Altcademy - a Forbes magazine logo Best Coding Bootcamp 2023

How to configure your computer to be “coding ready”

This guide applies to all of Macs, Windows and Linux. Even though all the examples are done in Mac, you can easily google the instructions for Windows and Linux.

#1 Make your mouse cursor bigger!

Make the cursor big so you don’t have to keep looking for it. The goal is to put less strain on your eyes.

Big mouse curosr

It seems like a weird advice at first, but it really works for some people!

#2 Eliminate keyboard key delays

You want to make sure “Key Repeat” and “Delay Until Repeat” is as fast as possible.

What this means is that you can move your keyboard cursor around quickly when you are coding – a big improvement to your productivity.

Before configuration: slow
After configuration: fast

#3 Able to manage your workspace easily

Organizing your workspace on your computer is paramount. You might want to be able to split your screen with multiple windows to see things side by side.

By using tools like Magnet on Mac (and other tools on Windows and Linux), you can quickly do the following:

  • maximize current window
  • center current window
  • put current window on top left, bottom right, etc
A list of workspace position schemes you can use

#4 Autocomplete everything

Usually, there are commands that you use frequently.

In that case, you should be able to autocomplete them without typing the whole thing every single time.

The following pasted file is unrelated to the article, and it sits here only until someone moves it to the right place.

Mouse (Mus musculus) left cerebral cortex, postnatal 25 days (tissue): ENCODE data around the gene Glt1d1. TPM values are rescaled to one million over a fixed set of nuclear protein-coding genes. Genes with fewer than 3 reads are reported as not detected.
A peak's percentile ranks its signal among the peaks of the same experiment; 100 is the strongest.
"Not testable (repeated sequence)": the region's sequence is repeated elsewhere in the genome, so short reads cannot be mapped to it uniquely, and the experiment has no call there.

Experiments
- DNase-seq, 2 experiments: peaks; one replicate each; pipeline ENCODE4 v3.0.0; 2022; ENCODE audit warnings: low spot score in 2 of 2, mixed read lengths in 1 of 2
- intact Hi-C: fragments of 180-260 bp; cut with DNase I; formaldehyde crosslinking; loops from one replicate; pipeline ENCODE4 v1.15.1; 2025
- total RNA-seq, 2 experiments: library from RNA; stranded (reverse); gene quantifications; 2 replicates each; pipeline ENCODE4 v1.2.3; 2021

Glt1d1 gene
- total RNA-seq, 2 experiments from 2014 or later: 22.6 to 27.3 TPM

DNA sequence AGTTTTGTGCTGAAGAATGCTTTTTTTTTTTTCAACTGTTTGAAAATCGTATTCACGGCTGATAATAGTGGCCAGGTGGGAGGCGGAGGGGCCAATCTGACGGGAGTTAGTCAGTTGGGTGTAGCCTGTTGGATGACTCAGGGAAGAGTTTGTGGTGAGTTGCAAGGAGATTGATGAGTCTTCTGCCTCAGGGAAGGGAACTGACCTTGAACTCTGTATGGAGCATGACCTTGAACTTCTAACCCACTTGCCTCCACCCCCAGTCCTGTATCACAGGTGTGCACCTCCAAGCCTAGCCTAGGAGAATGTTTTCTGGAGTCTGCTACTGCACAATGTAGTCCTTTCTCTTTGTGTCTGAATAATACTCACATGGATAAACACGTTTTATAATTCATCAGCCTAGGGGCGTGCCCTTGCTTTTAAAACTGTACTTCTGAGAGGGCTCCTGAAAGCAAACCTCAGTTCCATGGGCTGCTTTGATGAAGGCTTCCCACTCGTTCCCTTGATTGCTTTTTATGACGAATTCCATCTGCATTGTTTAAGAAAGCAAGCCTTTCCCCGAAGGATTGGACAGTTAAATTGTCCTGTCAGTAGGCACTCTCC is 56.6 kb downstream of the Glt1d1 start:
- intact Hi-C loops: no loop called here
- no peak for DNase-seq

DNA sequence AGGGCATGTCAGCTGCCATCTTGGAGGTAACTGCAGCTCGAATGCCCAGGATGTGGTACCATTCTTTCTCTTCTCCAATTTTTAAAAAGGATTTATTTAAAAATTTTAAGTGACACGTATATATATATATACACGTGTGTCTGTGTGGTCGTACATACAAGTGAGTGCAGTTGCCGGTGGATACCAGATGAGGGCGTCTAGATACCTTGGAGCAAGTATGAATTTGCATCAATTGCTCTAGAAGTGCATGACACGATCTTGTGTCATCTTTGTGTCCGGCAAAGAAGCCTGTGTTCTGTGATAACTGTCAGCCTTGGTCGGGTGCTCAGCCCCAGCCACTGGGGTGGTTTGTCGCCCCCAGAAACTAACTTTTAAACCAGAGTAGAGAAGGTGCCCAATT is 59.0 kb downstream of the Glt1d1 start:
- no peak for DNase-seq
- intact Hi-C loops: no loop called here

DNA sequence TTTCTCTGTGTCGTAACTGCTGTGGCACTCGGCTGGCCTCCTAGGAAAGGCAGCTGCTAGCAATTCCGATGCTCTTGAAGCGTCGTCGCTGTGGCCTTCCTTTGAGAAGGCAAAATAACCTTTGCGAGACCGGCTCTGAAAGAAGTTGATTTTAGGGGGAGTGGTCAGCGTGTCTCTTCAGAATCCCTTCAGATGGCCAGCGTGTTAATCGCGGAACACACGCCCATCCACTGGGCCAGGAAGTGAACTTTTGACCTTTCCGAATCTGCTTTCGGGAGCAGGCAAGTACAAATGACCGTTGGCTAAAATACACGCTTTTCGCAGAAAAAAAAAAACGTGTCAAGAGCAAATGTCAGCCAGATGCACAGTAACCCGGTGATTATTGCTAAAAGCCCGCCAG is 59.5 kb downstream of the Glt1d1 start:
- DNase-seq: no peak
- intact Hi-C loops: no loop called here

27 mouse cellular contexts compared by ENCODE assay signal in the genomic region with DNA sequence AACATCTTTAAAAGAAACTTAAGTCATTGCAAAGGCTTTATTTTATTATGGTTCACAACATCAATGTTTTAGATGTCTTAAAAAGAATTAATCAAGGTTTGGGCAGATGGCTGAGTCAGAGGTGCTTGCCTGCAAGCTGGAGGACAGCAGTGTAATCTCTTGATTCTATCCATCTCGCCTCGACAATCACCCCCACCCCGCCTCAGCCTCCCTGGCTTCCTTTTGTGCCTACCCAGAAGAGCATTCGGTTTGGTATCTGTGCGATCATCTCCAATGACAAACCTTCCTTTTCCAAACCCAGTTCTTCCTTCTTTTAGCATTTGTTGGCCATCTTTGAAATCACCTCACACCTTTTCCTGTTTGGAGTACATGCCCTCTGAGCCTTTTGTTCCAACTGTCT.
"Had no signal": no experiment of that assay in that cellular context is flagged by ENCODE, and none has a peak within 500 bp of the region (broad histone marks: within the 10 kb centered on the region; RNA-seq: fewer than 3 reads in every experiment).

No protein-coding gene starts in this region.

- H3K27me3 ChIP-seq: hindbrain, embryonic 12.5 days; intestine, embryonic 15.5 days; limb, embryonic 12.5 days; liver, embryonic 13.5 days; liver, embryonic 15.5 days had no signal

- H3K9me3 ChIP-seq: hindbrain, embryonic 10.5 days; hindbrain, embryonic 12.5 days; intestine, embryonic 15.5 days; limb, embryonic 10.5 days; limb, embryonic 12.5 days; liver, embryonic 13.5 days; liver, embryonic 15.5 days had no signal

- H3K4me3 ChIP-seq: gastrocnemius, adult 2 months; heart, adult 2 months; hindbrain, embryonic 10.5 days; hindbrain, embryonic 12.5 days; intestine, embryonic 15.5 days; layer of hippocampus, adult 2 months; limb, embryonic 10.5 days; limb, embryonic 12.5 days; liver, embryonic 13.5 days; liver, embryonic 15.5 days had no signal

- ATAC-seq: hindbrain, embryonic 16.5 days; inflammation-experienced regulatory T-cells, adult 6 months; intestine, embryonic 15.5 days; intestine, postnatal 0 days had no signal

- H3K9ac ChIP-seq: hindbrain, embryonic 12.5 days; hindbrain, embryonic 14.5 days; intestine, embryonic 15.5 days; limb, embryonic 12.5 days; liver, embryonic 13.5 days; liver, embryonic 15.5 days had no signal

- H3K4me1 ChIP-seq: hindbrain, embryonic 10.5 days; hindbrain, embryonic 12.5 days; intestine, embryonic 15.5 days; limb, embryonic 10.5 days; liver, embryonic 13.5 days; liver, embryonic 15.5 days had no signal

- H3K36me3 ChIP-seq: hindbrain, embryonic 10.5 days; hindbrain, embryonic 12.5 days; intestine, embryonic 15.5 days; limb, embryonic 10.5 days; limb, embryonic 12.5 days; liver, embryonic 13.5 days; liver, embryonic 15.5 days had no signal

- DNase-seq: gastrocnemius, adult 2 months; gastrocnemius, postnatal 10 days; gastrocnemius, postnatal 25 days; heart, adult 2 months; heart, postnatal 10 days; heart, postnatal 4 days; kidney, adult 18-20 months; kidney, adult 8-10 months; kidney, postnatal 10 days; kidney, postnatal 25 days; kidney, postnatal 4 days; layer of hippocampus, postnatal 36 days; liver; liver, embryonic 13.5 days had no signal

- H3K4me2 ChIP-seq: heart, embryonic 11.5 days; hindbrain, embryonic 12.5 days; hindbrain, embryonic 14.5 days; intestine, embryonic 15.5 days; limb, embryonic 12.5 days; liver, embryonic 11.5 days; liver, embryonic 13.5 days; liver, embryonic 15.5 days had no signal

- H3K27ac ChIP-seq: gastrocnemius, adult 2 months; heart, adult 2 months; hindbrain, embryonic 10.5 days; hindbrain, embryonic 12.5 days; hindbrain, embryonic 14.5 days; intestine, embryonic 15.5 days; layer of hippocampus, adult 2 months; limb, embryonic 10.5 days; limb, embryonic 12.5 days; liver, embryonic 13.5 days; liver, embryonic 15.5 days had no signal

Depending on what you want to autocomplete, you will need different instructions for configurations.

#5 Color-code your code

Color-coding allows your brain to segmentize different portions of a piece of code. A good color-code can go a long way.

Most modern code editors like Atom can do it for you.

#6 Embrace shortcuts

You don’t have to memorize keyboard shortcuts, but you should try to use them whenever you can.

Keyboard shortcuts can improve your workflow significantly.

Here are some keyboard shortcuts that are extremely useful (examples are Mac-specific):

  • cmd + t: new tab on browsers
  • cmd + w: close a tab on browsers
  • cmd + a: select all text
  • cmd + ◀️: jump to the beginning of a line
  • cmd + ▶️: jump to the end of a line
  • cmd + shift + ◀️: select whole line (anything to the left)
  • cmd + shift + ▶️: select whole line (anything to the right)
  • cmd + delete: delete the whole line
  • cmd + z: undo the previous action

#7 Remove distractions and keep it all clean

If you have 100 tabs open on Chrome (trust us; we’ve seen it), that’s not clean. Most of the time, you should have no more than 10 tabs running.

Remove all the distractions and irrelevant information when you’re coding and learning. You can install OneTab to clean up your Chrome by storing all the tabs you want to read later.